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Felling licences

Douglas fir being extracted by skidderTrees and woodlands are important features of the English landscape, none more so in North West England. From a large conifer forest in Cumbria to smaller copse in Greater Manchester each one is often valued highly by local people or may be important for wildlife.

To help protect England's forests and trees, a felling licence from the Forestry Commission may be required to carry out felling operations. Please note that it is an offence to fell trees without a licence if an exemption does not apply.  The overall process is described in the Quick Guide and full details are available in the booklet Tree Felling - Getting Permission (PDF 1748kb) or for more details visit our England Felling Licences

In addition to a felling licence you will need to consider whether your proposals are effected by other legislation mentioned below.

Environmental Impact Assessment (EIA) Regulations

The EIA Regulations for forestry projects are concerned with: initial afforestation, deforestation, forest roads and forest quarries.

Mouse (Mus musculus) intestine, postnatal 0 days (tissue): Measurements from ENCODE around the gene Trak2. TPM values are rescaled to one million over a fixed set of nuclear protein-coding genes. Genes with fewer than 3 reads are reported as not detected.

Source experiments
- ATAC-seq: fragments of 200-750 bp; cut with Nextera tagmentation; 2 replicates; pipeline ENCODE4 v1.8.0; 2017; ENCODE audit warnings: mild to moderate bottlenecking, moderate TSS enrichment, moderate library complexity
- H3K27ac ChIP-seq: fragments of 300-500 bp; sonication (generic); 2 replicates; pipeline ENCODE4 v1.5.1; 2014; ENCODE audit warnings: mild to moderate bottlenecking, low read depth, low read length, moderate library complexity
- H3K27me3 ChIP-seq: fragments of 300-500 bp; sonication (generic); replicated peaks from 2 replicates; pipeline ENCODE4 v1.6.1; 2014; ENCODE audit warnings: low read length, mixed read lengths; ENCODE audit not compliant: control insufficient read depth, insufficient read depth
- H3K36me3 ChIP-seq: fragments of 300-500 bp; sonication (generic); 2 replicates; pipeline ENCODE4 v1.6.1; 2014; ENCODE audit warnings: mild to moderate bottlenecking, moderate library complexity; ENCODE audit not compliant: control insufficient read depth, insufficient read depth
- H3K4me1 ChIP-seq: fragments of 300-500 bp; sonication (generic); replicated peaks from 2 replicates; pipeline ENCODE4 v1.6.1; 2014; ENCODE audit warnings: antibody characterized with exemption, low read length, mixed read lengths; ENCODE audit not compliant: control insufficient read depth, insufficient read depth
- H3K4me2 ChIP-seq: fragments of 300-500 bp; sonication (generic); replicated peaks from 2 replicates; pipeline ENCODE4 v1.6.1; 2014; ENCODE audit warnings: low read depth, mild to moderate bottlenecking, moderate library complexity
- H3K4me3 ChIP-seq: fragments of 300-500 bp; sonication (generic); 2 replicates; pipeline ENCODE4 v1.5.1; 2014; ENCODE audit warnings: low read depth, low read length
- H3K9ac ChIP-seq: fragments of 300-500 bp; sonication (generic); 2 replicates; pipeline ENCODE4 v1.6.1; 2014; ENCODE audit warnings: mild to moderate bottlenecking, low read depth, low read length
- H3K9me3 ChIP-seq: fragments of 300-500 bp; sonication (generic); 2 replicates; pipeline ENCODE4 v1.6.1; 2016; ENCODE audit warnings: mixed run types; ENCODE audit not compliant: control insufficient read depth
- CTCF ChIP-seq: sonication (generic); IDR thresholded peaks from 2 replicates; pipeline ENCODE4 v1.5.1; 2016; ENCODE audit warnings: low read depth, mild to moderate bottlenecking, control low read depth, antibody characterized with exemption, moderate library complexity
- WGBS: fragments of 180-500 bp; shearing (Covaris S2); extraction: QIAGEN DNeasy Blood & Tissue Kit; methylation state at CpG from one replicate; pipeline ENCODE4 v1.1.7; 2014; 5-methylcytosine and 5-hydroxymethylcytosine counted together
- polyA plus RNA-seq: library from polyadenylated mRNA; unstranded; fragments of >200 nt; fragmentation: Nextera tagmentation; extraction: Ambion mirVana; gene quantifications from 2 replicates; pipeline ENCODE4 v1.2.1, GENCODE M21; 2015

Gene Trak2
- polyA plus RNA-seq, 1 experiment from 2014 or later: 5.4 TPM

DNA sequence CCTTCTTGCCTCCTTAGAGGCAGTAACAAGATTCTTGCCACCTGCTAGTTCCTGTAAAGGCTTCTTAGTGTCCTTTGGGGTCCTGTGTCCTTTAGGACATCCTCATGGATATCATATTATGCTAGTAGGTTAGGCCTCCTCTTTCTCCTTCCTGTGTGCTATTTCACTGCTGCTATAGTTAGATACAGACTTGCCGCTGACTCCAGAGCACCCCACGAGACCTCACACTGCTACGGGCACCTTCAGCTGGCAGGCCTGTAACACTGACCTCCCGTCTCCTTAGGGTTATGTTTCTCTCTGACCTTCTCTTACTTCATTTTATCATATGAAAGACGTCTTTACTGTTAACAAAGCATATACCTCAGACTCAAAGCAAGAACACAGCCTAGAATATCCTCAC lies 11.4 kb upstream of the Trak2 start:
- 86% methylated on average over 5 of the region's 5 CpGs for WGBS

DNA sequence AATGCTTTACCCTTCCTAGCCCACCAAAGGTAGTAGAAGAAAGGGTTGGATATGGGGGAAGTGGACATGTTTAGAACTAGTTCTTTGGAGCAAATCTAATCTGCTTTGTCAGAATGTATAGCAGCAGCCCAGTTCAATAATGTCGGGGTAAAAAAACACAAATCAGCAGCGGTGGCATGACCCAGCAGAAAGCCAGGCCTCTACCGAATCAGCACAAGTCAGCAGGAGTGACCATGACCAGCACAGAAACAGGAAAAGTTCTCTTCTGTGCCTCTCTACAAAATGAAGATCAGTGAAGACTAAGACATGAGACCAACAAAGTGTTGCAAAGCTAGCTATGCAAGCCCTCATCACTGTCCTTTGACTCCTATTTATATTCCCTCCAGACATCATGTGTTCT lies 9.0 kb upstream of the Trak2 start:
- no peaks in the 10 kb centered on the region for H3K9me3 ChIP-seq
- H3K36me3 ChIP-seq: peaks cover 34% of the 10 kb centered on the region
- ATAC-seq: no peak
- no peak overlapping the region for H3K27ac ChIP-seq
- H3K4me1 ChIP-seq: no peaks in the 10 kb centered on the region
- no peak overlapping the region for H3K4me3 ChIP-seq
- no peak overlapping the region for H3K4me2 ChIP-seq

Recent decisions of note under the EIA Regulations for forestry projects in this Area are:

Site: 1900357 Foulshaw and Meathop Mosses
Decision: Determination of Consent
Documents: Decision Foulshaw and Meathop Mosses - EIA Reference: 1900357 - 10 March 2011. (PDF 3MB)

Site: 015900484 Rugby Diamond Wood Country Park, Ashlawn Road, Rugby
Decision: Screening Opinion
Documents: EIA Opinion - Statement of Reasons - Ashlawn Road Rugby - 29 October 2012.
(PDF 47KB)
Appendix A - FC Issues Log (PDF 182KB)
Appendix B - Rainsbrook Valley AP (PDF 198KB)
Appendix C - RBC Management Plan for Diamond Wood Country Park (PDF 97KB)
Appendix D - Pre-application consultation (PDF 28KB)

Additional appendices, including the indicative plan refered to in these documents are available on request. Please contact:

Safeguarding European Protected Species

A number of changes have been made to Habitats Regulations that increase the legal protection given to protected species wherever they are found in England. Several of the species covered by the Regulations are found in woodland, and it therefore has implications for how woodlands are managed and forestry operations carried out.